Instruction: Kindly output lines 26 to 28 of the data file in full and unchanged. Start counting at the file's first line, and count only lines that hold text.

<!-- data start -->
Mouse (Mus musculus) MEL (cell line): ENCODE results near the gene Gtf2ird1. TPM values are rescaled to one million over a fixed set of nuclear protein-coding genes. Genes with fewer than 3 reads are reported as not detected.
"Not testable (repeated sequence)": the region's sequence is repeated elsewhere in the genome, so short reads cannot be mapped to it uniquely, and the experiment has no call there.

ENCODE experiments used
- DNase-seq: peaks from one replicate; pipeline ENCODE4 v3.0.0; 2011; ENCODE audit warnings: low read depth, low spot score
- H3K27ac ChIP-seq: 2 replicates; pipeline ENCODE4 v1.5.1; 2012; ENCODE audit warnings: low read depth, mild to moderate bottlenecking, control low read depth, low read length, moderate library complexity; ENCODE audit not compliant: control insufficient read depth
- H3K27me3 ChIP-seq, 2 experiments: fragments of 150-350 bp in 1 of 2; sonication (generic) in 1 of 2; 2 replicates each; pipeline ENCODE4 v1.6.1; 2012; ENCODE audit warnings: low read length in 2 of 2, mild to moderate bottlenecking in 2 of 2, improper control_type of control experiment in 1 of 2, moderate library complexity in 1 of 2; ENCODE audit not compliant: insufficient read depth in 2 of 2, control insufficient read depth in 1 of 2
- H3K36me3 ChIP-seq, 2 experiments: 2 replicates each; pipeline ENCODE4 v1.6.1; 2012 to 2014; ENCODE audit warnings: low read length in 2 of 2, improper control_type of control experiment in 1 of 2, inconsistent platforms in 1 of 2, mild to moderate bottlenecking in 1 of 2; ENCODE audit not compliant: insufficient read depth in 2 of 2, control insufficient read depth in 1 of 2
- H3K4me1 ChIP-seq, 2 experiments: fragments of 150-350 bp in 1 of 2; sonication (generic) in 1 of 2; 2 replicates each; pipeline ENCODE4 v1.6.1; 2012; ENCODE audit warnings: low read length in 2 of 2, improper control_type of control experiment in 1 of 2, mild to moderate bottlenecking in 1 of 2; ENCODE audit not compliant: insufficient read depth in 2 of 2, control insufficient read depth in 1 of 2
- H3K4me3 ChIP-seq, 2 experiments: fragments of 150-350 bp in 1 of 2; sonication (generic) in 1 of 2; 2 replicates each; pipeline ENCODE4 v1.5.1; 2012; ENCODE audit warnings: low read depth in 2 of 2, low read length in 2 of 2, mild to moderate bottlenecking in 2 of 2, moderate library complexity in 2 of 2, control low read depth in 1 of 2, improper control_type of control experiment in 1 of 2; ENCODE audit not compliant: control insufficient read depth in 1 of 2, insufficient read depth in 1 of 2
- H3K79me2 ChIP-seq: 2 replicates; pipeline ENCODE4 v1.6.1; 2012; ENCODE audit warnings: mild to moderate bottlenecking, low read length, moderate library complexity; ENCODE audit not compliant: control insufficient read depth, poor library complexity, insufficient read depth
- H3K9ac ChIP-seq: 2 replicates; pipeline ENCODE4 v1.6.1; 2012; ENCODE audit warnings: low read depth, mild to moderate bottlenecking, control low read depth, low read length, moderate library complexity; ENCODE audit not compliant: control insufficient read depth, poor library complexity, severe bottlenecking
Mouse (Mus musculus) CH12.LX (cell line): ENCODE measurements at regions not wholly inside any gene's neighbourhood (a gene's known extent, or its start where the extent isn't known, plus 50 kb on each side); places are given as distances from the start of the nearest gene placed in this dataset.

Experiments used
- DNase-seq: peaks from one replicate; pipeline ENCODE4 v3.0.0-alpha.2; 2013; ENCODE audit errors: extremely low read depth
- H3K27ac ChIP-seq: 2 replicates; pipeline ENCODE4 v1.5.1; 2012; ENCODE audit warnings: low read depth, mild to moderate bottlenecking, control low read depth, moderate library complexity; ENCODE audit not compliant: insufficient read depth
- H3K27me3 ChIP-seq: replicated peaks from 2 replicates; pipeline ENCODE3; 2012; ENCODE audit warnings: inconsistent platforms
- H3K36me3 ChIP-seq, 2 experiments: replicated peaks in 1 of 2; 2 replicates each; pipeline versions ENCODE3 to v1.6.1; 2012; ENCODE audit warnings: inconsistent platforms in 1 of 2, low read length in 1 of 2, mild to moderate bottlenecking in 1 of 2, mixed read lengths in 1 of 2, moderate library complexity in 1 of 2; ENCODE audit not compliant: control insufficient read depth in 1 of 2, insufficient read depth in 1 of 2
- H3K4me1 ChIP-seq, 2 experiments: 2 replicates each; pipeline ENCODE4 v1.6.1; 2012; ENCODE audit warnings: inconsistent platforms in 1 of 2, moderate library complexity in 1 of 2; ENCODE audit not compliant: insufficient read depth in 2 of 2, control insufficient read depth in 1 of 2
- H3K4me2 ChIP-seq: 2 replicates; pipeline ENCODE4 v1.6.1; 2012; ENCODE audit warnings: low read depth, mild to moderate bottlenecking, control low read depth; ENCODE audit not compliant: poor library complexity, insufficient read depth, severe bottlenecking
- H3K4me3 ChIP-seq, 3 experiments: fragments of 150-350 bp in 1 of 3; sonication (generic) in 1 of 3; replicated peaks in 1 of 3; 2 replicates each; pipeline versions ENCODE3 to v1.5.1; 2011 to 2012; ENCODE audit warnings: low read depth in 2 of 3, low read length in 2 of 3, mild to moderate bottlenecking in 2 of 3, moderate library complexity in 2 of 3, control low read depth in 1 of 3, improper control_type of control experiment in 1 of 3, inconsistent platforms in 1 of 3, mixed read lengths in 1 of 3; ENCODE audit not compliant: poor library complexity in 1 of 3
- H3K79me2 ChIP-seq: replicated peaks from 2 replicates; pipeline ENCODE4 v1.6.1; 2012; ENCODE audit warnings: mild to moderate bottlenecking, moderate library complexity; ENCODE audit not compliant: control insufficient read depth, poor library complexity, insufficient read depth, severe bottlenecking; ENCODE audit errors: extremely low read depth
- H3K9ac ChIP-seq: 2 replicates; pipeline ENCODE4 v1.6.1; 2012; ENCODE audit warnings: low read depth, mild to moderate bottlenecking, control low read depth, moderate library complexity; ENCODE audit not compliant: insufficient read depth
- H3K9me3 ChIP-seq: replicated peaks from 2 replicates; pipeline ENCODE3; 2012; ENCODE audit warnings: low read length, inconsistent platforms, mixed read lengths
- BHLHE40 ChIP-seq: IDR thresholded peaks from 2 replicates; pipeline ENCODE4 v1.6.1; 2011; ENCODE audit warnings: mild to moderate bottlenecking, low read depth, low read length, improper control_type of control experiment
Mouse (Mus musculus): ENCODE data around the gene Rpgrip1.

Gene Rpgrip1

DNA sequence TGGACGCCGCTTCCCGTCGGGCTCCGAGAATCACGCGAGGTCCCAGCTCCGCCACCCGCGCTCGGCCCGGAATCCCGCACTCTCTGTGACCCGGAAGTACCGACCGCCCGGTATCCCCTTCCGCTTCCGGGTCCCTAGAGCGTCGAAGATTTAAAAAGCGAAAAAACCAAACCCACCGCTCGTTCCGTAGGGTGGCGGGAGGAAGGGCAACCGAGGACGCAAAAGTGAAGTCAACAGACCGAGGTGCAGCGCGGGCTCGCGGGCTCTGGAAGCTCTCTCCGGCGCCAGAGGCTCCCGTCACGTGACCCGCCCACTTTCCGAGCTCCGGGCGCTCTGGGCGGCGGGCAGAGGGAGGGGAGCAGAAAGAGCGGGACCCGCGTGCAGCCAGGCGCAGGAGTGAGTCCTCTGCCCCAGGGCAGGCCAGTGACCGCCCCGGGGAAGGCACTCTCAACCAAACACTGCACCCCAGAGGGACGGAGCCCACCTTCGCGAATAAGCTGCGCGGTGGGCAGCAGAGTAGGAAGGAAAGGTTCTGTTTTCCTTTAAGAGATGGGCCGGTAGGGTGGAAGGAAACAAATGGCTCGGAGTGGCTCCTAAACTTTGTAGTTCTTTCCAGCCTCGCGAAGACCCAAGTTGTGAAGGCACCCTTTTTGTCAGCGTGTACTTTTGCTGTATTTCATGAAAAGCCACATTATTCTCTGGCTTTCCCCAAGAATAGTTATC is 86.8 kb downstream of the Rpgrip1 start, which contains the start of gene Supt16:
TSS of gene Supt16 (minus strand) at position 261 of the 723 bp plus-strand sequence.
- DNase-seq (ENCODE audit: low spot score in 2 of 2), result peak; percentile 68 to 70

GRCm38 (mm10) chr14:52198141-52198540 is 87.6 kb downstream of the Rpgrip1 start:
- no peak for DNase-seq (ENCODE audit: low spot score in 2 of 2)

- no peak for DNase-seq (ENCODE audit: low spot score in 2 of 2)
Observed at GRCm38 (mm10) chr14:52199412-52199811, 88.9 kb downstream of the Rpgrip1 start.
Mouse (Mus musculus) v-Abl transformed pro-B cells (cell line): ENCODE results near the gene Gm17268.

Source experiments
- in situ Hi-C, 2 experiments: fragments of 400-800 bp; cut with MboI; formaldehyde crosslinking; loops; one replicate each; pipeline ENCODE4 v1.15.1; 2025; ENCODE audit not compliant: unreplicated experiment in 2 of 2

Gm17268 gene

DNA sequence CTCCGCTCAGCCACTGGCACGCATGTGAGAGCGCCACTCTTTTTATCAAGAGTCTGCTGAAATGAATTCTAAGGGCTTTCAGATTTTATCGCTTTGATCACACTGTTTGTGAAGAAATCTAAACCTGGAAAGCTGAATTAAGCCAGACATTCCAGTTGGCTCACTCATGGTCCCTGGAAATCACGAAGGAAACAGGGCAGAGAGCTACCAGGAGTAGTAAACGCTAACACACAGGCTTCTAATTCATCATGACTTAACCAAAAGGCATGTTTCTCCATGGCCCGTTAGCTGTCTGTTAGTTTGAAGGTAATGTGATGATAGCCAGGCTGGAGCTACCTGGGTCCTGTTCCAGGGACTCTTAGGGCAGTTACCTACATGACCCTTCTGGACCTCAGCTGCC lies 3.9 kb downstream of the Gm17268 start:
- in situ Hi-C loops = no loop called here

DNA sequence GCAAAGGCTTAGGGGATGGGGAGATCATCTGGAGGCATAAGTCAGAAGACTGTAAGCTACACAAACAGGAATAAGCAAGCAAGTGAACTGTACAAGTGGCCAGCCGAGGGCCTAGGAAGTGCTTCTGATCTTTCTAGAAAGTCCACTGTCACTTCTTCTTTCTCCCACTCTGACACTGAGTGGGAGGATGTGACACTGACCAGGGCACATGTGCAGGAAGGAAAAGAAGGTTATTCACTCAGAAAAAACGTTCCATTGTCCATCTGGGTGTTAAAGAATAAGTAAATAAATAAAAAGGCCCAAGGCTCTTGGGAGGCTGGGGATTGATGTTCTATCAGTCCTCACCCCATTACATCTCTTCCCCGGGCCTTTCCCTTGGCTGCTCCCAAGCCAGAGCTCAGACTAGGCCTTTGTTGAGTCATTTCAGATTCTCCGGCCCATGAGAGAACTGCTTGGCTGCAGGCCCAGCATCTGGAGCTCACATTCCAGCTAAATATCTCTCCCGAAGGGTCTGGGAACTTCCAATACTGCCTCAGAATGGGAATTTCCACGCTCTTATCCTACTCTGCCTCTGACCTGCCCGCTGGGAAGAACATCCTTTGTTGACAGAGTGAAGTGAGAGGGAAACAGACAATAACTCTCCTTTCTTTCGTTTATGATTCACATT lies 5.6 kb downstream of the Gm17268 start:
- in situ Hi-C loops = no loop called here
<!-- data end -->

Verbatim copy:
Gene Rpgrip1

DNA sequence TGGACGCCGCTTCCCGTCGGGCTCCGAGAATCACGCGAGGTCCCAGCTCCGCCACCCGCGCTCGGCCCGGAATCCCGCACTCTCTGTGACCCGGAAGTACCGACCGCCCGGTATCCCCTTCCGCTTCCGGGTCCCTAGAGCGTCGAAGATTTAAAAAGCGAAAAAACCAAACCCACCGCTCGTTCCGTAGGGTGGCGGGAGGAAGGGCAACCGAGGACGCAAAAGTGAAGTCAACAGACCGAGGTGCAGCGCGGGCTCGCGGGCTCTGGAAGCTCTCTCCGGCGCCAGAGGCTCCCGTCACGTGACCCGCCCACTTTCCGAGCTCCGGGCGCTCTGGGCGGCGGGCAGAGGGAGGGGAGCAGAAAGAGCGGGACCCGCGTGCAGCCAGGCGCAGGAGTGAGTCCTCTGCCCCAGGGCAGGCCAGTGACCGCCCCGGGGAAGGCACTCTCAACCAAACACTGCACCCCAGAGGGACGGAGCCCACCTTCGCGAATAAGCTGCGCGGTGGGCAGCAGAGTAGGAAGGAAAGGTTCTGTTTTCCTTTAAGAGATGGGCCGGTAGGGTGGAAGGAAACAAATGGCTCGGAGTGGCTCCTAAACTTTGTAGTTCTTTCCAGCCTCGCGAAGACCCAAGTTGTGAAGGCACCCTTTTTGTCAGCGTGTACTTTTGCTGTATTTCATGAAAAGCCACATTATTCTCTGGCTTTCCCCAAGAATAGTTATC is 86.8 kb downstream of the Rpgrip1 start, which contains the start of gene Supt16:
TSS of gene Supt16 (minus strand) at position 261 of the 723 bp plus-strand sequence.